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JosephMory

For Spanish Speaking absintheurs

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BS"D

 

Cuando descubri que absinthe en español es ajenjo, vino a mi recuerdos de mis lecturas de secundaria, asi que estoy en la busqueda de toda la literatura española o hispanoamericana que incluya al ajenjo.

 

:cheers:

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I read in the news recently that after 45 years of legendary grisefests, Gris-Antonio himself (owner of Casa Antonio, Gran Canaria) have decided to put these hilarious events to an end...

:cheers: to an epoch never to see its like again.

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Digging through JSTOR at last week, I found an article called "My Nightmare. The Last Tale by Poe", by John E. Englekirk, 1937. It was very interesting, regarding the treatment of Poe in Hispanic literature.

The article's author makes the case for Poe's "final story", Mi Pesadilla, being written instead by Zarate Ruiz. It was published in 1902 in El Mundo Ilustrado, in Mexico City.

 

Absinthe is mentioned in a short paragraph as protagonist in both Amnesia, and Mi Pesadilla.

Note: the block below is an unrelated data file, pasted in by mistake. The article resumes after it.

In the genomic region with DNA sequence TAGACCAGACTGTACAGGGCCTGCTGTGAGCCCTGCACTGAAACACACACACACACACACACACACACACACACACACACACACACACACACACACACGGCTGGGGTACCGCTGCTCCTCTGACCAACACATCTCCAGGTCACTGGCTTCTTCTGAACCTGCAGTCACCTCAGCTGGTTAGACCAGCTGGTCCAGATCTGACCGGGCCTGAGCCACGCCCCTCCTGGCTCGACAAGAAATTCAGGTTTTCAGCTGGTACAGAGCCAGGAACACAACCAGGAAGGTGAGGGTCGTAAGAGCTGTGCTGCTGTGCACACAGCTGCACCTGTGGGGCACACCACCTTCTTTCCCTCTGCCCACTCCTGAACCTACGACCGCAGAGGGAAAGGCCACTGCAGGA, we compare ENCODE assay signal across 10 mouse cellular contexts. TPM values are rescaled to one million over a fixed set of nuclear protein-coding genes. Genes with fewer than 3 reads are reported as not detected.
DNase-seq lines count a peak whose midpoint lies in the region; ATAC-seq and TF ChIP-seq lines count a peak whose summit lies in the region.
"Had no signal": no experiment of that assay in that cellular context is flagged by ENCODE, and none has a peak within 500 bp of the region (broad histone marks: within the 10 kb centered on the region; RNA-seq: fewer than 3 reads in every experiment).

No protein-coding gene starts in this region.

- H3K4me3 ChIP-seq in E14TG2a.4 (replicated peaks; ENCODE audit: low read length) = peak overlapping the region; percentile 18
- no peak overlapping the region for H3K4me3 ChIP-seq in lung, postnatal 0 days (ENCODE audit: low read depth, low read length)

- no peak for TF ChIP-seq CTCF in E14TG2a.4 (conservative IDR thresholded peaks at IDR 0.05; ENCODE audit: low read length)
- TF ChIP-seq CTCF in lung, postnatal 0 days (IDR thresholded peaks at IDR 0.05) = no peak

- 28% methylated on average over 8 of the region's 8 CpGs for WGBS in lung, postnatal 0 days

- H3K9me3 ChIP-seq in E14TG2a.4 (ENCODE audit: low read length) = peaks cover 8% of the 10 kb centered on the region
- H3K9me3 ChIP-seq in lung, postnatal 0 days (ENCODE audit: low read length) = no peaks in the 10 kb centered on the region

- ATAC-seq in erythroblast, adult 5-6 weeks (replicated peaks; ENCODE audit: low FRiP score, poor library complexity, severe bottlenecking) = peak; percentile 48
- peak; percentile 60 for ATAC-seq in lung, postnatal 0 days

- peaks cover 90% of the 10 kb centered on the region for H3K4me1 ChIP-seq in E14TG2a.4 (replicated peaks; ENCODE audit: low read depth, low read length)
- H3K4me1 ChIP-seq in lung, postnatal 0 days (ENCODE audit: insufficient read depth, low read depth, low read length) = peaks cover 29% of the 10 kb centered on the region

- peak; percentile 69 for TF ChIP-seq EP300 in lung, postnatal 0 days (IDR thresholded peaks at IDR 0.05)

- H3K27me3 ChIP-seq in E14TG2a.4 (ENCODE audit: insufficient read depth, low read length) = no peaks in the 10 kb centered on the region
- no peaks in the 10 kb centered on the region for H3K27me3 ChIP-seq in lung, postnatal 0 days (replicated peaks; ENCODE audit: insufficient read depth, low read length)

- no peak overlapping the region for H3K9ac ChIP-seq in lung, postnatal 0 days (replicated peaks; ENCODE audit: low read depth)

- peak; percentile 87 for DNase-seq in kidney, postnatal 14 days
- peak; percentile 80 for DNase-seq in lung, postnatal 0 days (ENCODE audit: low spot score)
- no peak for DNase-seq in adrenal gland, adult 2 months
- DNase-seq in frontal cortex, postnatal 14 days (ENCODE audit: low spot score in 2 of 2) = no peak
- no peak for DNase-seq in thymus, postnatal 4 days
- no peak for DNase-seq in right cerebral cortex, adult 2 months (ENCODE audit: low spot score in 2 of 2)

One of the "proofs" that the author uses to defend that Poe couldn't have written these, is that Poe only ever used wine as the alcoholic beverage of choice in his stories.

 

Have any of you seen this article?

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The article itself is 18 pages long, so I will provide the absinthe reference here, for the rest(most interesting part!) of the article, you'll need to log onto JSTOR.

 

Another link in the chain of evidence that would hold Zárate Ruiz responsible for the hoax may be found in a tale he published in El Mundo for October 9,1898, shortly after he had written ((Mi pesadilla" and "Edgardo Poe." Poesque, yes, but more specifically like the Poe to whom is

attributed the authorship of "Mi pesadilla:"

Más tarde, muchos sueños, muchos. Yo tenía todas las noches una pesadillahorrible, muy horrible, y siempre la misma estoy seguro-pero sólo en el sueñosabía cuál era. A la mañana siguiente-jnada!, ni un recuerdo; sólo sobre elcerebelo una lápida de mármol, y en el cuerpo una insufrible flaxidez. ¡Ajenjo!.¡Ajenjo!

 

It will be noted that the protagonists of both tales-"Amnesia" and

"Mi pesadilla," are victims of absinthe. Poe is the victim of alcohol, of wine, never of absinthe. Absinthe did not become popular until the advent of the French Decadents of the late ninteenth century. The drink

was widely heralded in all of their writings, and it was probably from these European descendants of Poe that Zárate Ruiz borrowed this later and even more effective device for the guarantee of madness and of

nightmares.

 

The story, again, is that a Mexican writer, who apparently had a history of "loosely basing" his own stories on Poe's works, claimed to a Mexican paper to have found Poe's last writing.

 

I hope you can access the article. It is interesting, if not altogether accurate.

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